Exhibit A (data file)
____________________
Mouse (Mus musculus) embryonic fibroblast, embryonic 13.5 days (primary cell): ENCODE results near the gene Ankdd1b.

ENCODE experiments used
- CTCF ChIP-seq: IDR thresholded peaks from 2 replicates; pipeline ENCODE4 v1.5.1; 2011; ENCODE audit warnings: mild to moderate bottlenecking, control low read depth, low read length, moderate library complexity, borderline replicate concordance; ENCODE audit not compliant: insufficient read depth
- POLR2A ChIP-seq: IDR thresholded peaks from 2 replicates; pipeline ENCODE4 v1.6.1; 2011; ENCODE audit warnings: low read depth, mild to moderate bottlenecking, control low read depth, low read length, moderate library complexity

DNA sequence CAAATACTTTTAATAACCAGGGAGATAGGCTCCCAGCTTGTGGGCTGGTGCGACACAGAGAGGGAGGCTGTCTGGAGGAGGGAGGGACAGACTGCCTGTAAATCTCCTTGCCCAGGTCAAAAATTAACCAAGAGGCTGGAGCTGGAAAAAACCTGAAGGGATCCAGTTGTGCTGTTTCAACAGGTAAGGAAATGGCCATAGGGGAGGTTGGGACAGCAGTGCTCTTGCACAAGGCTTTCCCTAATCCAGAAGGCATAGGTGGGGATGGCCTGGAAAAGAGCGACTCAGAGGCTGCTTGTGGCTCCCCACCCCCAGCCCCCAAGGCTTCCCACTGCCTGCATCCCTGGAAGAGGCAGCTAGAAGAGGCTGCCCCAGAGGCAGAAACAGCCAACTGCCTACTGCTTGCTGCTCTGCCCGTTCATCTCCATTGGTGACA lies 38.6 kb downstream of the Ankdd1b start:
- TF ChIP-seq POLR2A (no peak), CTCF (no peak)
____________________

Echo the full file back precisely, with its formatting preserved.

Mouse (Mus musculus) embryonic fibroblast, embryonic 13.5 days (primary cell): ENCODE results near the gene Ankdd1b.

ENCODE experiments used
- CTCF ChIP-seq: IDR thresholded peaks from 2 replicates; pipeline ENCODE4 v1.5.1; 2011; ENCODE audit warnings: mild to moderate bottlenecking, control low read depth, low read length, moderate library complexity, borderline replicate concordance; ENCODE audit not compliant: insufficient read depth
- POLR2A ChIP-seq: IDR thresholded peaks from 2 replicates; pipeline ENCODE4 v1.6.1; 2011; ENCODE audit warnings: low read depth, mild to moderate bottlenecking, control low read depth, low read length, moderate library complexity

DNA sequence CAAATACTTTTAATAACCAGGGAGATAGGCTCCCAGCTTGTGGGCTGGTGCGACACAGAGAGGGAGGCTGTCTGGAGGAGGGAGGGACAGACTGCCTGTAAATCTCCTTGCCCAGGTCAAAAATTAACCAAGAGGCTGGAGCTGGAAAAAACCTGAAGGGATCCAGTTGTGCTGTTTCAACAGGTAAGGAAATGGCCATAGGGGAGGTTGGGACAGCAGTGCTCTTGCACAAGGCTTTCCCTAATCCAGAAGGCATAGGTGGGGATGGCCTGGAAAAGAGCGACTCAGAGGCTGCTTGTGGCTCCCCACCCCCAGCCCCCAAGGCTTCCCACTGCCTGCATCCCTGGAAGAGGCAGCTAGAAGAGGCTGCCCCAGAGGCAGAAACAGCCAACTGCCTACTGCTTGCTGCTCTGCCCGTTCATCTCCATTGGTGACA lies 38.6 kb downstream of the Ankdd1b start:
- TF ChIP-seq POLR2A (no peak), CTCF (no peak)